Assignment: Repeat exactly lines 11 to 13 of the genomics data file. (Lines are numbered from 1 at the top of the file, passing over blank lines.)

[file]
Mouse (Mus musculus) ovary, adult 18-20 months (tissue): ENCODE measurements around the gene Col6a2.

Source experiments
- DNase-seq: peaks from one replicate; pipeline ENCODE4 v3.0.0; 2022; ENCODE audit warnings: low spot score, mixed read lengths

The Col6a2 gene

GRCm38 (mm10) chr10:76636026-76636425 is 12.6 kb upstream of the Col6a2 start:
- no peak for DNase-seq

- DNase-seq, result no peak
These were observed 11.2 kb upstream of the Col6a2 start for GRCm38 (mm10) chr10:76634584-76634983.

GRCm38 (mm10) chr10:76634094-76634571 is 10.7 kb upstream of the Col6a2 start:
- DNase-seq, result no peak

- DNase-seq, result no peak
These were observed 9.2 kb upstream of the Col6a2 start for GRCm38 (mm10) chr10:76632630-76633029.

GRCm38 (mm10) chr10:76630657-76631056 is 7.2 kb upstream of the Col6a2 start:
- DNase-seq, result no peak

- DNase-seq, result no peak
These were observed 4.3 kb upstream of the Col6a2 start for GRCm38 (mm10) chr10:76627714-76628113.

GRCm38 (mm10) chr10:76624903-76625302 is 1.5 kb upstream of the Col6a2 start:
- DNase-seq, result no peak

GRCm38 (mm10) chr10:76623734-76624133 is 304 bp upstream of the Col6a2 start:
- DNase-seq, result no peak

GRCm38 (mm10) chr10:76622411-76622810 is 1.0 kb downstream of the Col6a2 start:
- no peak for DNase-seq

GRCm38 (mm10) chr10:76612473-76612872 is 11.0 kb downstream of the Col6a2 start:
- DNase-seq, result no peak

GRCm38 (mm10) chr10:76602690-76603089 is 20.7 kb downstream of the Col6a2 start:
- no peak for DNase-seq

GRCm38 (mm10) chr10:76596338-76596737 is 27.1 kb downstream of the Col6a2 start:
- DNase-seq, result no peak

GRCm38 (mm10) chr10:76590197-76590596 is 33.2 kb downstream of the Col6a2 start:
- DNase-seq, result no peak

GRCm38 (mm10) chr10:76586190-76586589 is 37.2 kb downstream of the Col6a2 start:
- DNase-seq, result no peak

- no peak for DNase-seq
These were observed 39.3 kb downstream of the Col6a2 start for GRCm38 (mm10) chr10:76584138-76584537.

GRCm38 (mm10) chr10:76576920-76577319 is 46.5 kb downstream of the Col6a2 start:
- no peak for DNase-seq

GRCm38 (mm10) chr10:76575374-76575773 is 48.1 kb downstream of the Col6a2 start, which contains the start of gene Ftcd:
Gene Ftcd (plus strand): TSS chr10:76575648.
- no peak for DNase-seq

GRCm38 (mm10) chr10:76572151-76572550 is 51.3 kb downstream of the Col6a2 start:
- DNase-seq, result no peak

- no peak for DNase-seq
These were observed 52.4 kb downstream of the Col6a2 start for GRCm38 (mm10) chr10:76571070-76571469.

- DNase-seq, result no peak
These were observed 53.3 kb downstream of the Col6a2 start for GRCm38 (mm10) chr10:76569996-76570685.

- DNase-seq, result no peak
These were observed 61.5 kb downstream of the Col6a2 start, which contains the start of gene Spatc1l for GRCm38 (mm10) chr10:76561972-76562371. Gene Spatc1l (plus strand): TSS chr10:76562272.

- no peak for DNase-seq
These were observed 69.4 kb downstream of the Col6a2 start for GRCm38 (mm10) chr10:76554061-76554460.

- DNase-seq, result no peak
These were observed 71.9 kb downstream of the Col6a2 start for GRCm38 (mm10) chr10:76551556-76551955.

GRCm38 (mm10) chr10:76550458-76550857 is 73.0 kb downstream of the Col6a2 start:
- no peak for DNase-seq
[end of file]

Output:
- DNase-seq, result no peak
These were observed 9.2 kb upstream of the Col6a2 start for GRCm38 (mm10) chr10:76632630-76633029.

GRCm38 (mm10) chr10:76630657-76631056 is 7.2 kb upstream of the Col6a2 start: